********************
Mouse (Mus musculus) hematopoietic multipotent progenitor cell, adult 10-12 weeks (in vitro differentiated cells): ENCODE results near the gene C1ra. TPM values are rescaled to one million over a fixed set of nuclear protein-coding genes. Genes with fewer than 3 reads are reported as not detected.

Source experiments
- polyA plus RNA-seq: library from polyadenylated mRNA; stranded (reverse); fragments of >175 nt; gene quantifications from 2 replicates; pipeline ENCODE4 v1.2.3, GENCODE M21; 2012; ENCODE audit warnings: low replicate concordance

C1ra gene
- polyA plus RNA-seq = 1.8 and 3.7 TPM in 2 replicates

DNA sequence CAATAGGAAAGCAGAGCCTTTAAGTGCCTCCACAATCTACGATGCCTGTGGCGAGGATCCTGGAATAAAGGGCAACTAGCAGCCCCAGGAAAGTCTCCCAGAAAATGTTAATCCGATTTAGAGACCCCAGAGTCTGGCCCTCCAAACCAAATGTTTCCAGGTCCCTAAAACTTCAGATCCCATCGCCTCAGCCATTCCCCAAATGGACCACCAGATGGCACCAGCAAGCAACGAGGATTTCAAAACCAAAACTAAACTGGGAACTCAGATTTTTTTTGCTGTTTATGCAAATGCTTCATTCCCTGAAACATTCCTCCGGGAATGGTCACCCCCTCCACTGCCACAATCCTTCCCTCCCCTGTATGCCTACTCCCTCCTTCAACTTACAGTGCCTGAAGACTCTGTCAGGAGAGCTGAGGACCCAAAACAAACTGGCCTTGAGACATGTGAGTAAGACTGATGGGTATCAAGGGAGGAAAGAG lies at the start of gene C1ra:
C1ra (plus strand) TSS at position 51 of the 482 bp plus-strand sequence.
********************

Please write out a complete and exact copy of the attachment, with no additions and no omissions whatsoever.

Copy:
Mouse (Mus musculus) hematopoietic multipotent progenitor cell, adult 10-12 weeks (in vitro differentiated cells): ENCODE results near the gene C1ra. TPM values are rescaled to one million over a fixed set of nuclear protein-coding genes. Genes with fewer than 3 reads are reported as not detected.

Source experiments
- polyA plus RNA-seq: library from polyadenylated mRNA; stranded (reverse); fragments of >175 nt; gene quantifications from 2 replicates; pipeline ENCODE4 v1.2.3, GENCODE M21; 2012; ENCODE audit warnings: low replicate concordance

C1ra gene
- polyA plus RNA-seq = 1.8 and 3.7 TPM in 2 replicates

DNA sequence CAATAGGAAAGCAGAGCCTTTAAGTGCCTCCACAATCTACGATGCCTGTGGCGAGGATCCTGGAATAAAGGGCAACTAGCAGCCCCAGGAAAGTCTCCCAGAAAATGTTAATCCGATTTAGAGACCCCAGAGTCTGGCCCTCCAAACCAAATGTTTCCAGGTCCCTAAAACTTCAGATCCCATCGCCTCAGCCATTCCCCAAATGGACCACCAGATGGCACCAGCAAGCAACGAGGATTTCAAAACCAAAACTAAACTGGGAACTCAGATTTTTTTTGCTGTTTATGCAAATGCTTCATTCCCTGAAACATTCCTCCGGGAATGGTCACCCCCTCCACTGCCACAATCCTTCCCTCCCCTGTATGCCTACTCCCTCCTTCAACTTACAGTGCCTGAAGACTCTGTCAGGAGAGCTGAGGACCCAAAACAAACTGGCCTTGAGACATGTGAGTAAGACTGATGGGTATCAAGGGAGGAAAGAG lies at the start of gene C1ra:
C1ra (plus strand) TSS at position 51 of the 482 bp plus-strand sequence.